- Keep your blood sugar - blood sugar level - stable, as this will help keep inflammation under control and prevent you from having "sugar cravings" or bread.
Know that being overweight increases the likelihood of having more estrogen and inflammation. The anti-inflammatory diet is a great way to lose weight without having to work too hard to try!
Herbs and supplements to help endometriosis
Here is my five-step plan with herbs and natural products to add to your dietanti-inflammatory. Please note that they should not be taken during pregnancy, but can be taken until conception.
1. Reduce inflammation
curcumin (turmeric), bromelain (from pineapple), quercetin(from apples, onions, and other plant sources), ginger root, Boswellia, and fish oil are all amazing anti-inflammatories. Not only will inflammation be reduced, but these herbs can also relieve pain over time.
2. Prevent and repair damage with antioxidants
Antioxidants help prevent and reverse local tissue damage from inflammation. Vitamins E, A and C are all antioxidants. A good multivitamin with antioxidants can be a good choice.
Resveratrol is made from red grapes, N-acetylcysteine (NAC), pine bark, green tea, and curcuminare also powerful antioxidants.
NAC is a powerful antioxidant with impressive data for endometriosis. At 600 mg of NAC three times daily, three consecutive days, weekly for three months obtained surprising results.
In another study of pycnogenol, pine bark, women took 30 mg twice daily for 48 weeks showed a 33% reduction in pain, including severe pain.
3. Balance Your Hormones
Estrogen stimulates endometrial cells, helping to increase the size and number of tissues that contribute to inflammation.
A simple trick to reduce excess estrogen and to have enough fiber in the diet: you must above all avoid constipation. Having a daily bowel movement is essential to reduce inflammation, decrease toxins, and eliminate excess estrogen. Take between 2 tablespoons and ¼ cup of ground flaxseeds daily in a smoothie or mixed into food. If constipation is a problem, do not hesitate to consult to find a solution, it is very important.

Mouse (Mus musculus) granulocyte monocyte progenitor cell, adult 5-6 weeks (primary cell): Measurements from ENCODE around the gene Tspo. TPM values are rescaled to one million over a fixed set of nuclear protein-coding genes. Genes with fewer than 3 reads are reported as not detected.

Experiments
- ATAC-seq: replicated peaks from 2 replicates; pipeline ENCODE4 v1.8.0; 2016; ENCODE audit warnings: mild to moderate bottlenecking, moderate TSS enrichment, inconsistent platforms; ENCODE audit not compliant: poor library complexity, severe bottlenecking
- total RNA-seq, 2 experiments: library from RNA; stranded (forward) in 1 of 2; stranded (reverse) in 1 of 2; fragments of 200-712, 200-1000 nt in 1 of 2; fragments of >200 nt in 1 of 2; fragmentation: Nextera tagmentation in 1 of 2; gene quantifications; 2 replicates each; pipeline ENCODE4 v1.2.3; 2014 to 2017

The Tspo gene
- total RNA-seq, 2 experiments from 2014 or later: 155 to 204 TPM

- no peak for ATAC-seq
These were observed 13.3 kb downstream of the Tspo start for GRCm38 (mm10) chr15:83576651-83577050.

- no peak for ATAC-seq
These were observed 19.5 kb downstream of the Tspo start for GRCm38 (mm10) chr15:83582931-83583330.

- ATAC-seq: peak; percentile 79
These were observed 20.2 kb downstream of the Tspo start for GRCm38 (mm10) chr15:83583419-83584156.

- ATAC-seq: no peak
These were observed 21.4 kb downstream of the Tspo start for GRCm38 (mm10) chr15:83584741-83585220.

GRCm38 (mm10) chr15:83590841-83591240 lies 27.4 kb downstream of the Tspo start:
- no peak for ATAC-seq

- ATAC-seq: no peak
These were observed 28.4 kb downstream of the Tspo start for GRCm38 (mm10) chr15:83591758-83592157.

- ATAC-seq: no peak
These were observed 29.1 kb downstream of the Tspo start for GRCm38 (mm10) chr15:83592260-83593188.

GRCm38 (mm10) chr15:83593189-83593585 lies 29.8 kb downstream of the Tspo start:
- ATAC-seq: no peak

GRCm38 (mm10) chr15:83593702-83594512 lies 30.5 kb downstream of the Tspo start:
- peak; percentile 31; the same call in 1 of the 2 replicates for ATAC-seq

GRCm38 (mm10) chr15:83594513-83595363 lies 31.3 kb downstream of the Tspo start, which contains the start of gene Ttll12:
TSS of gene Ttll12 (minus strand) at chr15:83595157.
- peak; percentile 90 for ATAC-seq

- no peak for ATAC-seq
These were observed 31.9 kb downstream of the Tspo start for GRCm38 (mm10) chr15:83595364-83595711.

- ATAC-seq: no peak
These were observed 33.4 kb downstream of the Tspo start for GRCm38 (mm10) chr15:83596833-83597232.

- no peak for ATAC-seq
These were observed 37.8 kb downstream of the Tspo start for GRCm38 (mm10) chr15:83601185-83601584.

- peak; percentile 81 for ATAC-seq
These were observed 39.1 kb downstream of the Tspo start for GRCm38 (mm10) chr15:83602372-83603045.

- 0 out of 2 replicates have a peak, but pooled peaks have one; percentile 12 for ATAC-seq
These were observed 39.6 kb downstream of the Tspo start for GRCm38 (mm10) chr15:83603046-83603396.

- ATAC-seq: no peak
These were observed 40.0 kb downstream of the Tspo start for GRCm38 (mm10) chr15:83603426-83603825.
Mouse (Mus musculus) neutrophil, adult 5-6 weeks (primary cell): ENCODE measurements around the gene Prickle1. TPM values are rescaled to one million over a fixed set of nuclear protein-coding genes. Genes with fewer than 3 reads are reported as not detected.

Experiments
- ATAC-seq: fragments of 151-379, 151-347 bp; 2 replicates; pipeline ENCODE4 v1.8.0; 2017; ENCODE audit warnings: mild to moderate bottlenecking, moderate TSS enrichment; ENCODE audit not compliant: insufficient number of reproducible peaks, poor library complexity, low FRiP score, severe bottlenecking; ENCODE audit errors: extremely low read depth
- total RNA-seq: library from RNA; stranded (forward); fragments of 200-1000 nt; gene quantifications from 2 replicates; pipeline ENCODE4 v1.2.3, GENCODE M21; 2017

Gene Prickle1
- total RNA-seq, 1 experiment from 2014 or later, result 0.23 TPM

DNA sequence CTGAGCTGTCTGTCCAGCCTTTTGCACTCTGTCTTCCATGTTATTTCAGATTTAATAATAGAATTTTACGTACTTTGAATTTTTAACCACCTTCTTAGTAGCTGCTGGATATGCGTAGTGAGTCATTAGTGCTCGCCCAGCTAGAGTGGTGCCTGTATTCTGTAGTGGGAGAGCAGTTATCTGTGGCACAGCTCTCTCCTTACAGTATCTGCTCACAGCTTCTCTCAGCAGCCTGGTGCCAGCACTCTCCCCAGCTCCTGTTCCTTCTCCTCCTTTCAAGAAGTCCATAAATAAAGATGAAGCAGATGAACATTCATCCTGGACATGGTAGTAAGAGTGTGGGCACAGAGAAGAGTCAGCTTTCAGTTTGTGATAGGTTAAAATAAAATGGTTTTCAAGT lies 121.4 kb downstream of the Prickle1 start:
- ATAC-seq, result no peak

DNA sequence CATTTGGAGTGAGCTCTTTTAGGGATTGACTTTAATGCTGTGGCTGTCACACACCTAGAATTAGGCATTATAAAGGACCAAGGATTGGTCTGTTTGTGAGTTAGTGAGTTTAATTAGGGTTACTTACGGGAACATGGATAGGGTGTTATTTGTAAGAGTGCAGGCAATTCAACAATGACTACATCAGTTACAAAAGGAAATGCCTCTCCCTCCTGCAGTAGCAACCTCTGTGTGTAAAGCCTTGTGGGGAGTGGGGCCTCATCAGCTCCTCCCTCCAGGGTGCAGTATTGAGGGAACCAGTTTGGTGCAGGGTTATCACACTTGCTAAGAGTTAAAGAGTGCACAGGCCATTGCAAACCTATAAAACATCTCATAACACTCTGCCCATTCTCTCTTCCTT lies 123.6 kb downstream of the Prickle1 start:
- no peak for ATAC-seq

4. Avoid environmental toxins and support your detox
We are surrounded by environmental toxins in our food, air, water, homes, workplaces. All of this increases our hormone (xenoestrogen) load and causes inflammation.
Avoid these chemicals when you can, beware of food packaging, body and cosmetic products, and household cleaners.
If you have endometriosis, avoiding toxins is not enough - your body needs extra support to properly detoxify.
Indole-3-Carbinol, is excellent for supporting detoxification and the elimination of excess estrogen. milk thistle is also excellent for helping hormone metabolism, whilesupporting liver he alth.
5. Treat the pain
Ginger root powder has been shown to be equivalent in reducing pain to the effects of ibuprofen (500 mg 2-3 x daily). Other herbs are excellent for pain relief such as turmeric and devil's claw. If you combine turmeric and ginger, you will get better results.
Acupuncture helps endometriosis pain, as do alternating hot and cold sitz baths. These baths stimulate pelvic circulation: they help to obtain good blood and lymphatic circulation which reduces inflammation and toxins.
Castor oil compresses are excellent for relieving pain while helping circulation in the pelvic area. Cut 6 pieces of flannel soaked in castor oil (the cloth should be damp, but drained), cover the flannel with a hot water bottle wrapped in a towel, place it on the lower abdomen for 30 to 45 minutes, several times a day.
In addition to the recommendations above, you can work with an osteopath or massage therapist who is qualified in endometriosis pelvic pain. These therapies are important to help break up adhesions, physical manipulation helps break up scar tissue.
Remember that stress is involved in the onset of endometriosis, so incorporate a stress management technique intoyour daily life. Exercise helps blood circulation in the pelvic area; if you spend your days sitting, your abdomen is probably congested.
For a more personalized plan tailored to your needs, work with a licensed naturopath.